Lost Lives: Every story is a fresh horror, exhumed

Review: This chronicle of the 3,700 killed in the Troubles is a sobering, triggering reminder

Lost Lives
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Director: Dermot Lavery and Michael Hewitt
Cert: 12A
Genre: Documentary
Starring: Kenneth Branagh, Brendan Gleeson, Roma Downey, Liam Neeson, Bríd Brennan and Stephen Rea
Running Time: 1 hr 33 mins

Released during the same week that Arlene Foster claimed that the Good Friday Agreement is not a “sacrosanct” piece of legislation, Lost Lives is a sobering, triggering reminder of the bad old days.

The film, an adaptation of the book Lost Lives: The Stories of the Men, Women and Children who Died as a Result of the Northern Ireland Troubles, a unique 1999 chronicle of the 3,700 killed in 30 years of the conflict, was written over seven years by five journalists: David McKittrick, Brian Feeney, Chris Thornton, David McVea and the late Seamus Kelters.

Many talented actors solemnly intone – there is no other way – the awful details. Archive footage is poignantly employed. Shots of the grieving mother of Malcolm Orr, 20 years old, and his brother Peter, 19 are unbearable. The siblings’ bodies were found off the main road leading to Belfast: it is believed they were killed as they were dating Catholic girls.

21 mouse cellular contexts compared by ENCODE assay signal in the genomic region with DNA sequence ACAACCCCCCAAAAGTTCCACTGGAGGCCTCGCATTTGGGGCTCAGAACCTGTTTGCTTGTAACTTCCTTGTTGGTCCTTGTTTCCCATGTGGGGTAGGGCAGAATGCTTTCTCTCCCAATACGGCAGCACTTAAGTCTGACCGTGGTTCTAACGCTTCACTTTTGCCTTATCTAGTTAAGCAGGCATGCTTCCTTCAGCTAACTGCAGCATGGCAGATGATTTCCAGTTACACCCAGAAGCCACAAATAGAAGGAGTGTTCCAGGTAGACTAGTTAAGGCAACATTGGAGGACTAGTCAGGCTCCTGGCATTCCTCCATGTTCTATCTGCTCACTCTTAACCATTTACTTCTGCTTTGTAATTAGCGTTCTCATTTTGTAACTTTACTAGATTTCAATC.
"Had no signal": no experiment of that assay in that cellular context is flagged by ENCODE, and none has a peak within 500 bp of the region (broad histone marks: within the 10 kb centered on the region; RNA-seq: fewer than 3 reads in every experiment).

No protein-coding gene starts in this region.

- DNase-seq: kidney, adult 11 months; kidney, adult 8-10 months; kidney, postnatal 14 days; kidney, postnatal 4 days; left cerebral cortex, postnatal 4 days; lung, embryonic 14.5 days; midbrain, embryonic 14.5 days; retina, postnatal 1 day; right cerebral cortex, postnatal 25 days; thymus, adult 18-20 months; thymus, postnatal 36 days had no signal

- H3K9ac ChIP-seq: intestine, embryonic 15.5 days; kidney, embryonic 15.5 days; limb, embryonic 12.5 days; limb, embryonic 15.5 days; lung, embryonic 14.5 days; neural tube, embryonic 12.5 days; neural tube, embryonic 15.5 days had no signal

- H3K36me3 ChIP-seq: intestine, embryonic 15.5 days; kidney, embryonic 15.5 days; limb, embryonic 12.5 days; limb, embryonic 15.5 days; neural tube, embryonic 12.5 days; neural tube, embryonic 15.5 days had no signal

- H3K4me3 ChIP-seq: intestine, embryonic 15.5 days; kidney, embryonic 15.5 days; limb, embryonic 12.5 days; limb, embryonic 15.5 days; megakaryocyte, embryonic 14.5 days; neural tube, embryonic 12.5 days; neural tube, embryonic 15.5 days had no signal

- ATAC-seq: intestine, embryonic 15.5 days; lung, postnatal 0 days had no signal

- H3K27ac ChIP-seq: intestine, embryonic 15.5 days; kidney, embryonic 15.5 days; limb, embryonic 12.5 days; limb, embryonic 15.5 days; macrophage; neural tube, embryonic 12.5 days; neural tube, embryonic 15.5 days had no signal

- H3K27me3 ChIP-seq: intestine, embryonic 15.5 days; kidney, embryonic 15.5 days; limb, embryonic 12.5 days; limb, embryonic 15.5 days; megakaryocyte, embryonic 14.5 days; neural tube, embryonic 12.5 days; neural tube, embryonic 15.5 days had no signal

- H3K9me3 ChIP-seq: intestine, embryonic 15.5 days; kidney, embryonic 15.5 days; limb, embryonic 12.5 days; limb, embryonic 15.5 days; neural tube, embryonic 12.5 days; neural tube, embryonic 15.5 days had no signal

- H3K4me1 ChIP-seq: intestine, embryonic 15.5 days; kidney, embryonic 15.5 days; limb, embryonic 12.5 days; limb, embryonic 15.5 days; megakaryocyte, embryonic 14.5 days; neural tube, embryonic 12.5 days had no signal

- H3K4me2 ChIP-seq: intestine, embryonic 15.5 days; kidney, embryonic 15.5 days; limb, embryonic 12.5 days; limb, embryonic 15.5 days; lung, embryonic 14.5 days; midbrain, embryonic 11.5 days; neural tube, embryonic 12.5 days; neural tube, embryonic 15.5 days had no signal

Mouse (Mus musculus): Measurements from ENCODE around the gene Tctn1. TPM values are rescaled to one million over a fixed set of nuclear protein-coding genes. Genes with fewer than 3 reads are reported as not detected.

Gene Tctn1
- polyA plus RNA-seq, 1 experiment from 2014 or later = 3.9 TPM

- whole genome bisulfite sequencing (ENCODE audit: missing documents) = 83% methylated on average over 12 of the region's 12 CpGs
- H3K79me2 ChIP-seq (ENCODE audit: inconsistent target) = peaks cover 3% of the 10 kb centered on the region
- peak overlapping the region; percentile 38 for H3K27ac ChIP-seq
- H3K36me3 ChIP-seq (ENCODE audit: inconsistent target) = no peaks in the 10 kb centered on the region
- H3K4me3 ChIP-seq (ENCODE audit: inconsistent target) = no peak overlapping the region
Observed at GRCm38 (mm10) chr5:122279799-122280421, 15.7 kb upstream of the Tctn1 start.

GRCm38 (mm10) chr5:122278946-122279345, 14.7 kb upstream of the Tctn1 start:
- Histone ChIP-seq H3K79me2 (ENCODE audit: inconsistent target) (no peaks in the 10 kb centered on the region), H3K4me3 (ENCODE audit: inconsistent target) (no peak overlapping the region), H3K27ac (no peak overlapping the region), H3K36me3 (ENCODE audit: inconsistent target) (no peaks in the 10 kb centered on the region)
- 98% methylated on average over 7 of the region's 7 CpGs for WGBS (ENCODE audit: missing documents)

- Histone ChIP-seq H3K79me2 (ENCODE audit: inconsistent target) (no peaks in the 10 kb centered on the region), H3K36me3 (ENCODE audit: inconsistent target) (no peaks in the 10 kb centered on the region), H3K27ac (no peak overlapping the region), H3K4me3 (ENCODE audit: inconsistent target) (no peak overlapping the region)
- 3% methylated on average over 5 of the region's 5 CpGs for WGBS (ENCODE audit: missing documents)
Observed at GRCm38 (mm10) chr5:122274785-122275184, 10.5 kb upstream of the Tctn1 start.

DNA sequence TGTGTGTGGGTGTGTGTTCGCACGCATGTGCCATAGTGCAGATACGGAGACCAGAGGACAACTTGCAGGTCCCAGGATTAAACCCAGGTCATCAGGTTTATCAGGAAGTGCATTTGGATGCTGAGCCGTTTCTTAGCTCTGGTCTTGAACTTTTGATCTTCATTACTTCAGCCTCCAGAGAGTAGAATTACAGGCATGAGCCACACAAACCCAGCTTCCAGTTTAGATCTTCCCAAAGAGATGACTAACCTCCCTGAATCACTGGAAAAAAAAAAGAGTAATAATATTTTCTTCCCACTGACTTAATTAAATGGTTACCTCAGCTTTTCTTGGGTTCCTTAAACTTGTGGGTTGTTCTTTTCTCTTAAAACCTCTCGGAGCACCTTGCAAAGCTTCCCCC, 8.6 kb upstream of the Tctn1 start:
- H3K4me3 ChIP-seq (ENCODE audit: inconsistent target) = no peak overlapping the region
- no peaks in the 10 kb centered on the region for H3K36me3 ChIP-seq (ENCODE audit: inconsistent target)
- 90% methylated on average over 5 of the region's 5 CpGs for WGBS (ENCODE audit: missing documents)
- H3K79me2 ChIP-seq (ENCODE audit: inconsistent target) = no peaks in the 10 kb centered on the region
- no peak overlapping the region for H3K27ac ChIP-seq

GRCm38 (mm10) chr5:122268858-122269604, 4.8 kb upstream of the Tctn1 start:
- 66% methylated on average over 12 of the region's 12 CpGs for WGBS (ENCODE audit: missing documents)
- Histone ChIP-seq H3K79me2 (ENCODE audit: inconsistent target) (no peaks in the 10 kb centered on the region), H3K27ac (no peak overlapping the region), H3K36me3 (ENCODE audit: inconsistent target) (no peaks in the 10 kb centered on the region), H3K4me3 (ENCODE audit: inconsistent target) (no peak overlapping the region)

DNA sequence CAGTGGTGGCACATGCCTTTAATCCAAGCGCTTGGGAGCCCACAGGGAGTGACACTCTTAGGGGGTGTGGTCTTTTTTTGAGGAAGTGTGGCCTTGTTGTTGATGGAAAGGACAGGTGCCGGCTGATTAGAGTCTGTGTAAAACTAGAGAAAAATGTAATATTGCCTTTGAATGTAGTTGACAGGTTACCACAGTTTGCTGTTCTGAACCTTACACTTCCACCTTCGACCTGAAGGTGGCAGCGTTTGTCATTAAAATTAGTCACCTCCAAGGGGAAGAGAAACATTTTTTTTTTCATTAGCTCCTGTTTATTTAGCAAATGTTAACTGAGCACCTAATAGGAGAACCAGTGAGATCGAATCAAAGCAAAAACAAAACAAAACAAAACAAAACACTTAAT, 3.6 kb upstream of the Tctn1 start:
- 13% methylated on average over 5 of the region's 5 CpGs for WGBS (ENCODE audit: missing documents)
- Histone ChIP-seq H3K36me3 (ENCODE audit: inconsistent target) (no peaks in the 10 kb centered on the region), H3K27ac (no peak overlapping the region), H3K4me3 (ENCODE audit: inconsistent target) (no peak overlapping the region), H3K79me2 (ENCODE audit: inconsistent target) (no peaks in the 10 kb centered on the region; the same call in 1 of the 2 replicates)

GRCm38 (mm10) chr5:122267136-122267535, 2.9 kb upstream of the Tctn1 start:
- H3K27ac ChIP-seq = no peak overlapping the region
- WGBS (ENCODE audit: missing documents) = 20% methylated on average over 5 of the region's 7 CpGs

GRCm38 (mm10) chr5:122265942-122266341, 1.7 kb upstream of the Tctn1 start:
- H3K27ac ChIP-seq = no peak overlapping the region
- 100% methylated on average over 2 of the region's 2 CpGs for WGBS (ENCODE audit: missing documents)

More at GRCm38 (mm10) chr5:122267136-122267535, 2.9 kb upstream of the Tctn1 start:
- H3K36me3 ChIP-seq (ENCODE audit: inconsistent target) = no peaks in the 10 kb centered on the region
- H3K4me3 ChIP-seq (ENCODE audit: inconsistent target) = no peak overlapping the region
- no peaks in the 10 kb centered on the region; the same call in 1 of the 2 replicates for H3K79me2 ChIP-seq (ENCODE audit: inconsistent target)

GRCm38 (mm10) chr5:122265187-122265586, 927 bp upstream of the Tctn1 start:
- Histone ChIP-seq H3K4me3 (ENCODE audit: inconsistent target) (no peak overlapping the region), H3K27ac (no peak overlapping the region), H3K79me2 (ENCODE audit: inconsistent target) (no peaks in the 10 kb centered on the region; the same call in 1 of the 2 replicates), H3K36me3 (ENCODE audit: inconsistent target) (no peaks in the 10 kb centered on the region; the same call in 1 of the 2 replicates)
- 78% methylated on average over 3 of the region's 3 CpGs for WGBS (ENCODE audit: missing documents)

There are a great many children killed. One is as young as one-year-old when a bullet passes through her seven-year-old sister’s dress and into a baby who is learning to walk. Another was found with a hood over his head before his parents reported him missing; last seen on the way to band practice. His Jewish uncle subsequently wrote a letter to the local newspaper, noting that he had lost a cousin in similarly horrendous circumstances during the Final Solution.


There are tiny, lovely details about the dead. Anna O’Brien’s father recalls the “few strings of a jumper” left on her corpse.

Brian McKinney, whose body was discovered in Monaghan in 1978, was 14 when a doctor diagnosed him as having the mind of a six-year-old. Fourteen-year-old Julie Livingstone, shot dead by the British army the day Francis Hughes died in jail, in order to quell unrest.

Every story is a fresh horror, exhumed. The filmmakers marry these awful testimonies to impeccably selected archive footage and poetic images of waves crashing, a mummified rat, red admiral butterflies, disused machinery, modern sculpture, and lonely woods.

A framing device which utilises a “book of the dead” ends with Lyra McKee.A beautiful score performed by the Ulster Orchestra, and punctuated by evocative vocals, adds to the impossible sense of sadness.

Opens on October 11th

Tara Brady

Tara Brady

Tara Brady, a contributor to The Irish Times, is a writer and film critic